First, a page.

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Music that survived the Nazis: Part one

The wealth of music during the Nazi era including secret sessions by Jewish musicians and others that evaded official scrutiny.

There is a common misconception that music under the Nazis was either ‘Degenerate Music’ to be suppressed or propaganda music that was officially sanctioned. Historian Shirli Gilbert shows that there was a wealth of different music-making during this period, including secret sessions by Jewish musicians and others, that managed to evade official scrutiny.

In this first episode, she explores the music of the Jewish Culture League, as well as the work of Lukraphon and Semer, two Jewish record labels active at this time. This includes a huge range of works recorded in Nazi Germany, from orchestral pieces to cabaret songs to religious singing of enormous beauty.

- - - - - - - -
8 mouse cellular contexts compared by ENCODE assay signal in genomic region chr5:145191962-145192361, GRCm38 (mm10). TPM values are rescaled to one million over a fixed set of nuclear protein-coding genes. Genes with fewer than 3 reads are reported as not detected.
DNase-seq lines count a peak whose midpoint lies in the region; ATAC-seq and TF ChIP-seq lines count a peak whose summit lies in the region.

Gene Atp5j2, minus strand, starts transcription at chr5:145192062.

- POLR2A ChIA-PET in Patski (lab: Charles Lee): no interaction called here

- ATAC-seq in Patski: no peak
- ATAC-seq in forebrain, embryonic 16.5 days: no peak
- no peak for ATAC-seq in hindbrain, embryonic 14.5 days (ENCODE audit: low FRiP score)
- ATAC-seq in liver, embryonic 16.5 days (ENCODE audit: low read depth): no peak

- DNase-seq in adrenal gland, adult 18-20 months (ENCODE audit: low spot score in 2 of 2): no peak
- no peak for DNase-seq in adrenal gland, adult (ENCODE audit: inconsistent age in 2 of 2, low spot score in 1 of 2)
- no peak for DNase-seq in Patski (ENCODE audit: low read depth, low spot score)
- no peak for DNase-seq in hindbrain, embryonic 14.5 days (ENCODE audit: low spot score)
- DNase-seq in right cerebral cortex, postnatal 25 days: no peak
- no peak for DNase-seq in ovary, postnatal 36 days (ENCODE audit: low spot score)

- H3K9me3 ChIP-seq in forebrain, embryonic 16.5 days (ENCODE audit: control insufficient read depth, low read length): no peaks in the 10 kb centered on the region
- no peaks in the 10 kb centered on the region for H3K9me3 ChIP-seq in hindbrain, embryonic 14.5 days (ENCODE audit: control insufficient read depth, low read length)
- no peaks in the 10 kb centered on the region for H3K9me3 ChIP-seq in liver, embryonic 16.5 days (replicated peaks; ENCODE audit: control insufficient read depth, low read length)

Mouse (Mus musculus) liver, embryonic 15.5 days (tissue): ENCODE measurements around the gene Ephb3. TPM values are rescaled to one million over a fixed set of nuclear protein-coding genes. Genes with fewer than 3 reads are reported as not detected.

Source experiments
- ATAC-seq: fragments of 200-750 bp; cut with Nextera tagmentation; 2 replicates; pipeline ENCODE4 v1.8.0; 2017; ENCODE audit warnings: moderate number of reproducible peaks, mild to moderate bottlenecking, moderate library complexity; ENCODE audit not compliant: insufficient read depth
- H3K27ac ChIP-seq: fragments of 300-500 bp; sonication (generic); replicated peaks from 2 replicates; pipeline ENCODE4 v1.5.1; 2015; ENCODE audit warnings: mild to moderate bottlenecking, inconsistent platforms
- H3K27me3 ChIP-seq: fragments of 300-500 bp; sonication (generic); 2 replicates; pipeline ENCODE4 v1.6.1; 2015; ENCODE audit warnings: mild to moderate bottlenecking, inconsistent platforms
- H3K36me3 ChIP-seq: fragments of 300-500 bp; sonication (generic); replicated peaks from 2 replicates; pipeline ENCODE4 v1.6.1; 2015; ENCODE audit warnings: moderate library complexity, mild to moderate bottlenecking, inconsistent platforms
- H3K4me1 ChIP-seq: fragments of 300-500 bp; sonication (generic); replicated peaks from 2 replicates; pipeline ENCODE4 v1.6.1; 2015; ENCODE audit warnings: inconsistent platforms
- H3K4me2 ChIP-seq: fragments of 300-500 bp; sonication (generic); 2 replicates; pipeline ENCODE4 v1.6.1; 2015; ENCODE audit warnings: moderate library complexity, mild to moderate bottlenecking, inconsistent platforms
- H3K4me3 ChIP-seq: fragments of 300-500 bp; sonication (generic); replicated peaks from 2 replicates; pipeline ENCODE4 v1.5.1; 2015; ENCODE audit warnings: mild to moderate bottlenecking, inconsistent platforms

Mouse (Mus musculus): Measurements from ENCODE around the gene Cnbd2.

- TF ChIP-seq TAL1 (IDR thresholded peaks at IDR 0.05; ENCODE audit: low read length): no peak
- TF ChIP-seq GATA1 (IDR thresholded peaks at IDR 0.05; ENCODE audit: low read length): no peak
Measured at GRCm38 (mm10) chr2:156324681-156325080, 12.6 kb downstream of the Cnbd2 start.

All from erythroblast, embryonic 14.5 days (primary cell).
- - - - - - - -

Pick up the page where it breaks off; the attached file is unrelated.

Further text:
Contributors include Alan Bern, Ben Fisher, Martin Goldsmith, Lily Hirsch, Rainer E. Lotz and Sasha Lurje.

Image credit: Members of the orchestra at the Janowska concentration camp perform while standing in a circle around the conductor, Yacub Mund, in the Appelplatz [roll call area]. Courtesy of the United States Holocaust Memorial Museum.

Ze’ev Lewin archive audio courtesy of the Jewish Museum Berlin.

Written and presented by Shirli Gilbert, professor of Modern Jewish History at University College London
Producer: Tom Woolfenden.
A Loftus Media Production for the BBC World Service.

Available now

50 minutes

Last on

Thu 27 Jan 2022 00:06GMT


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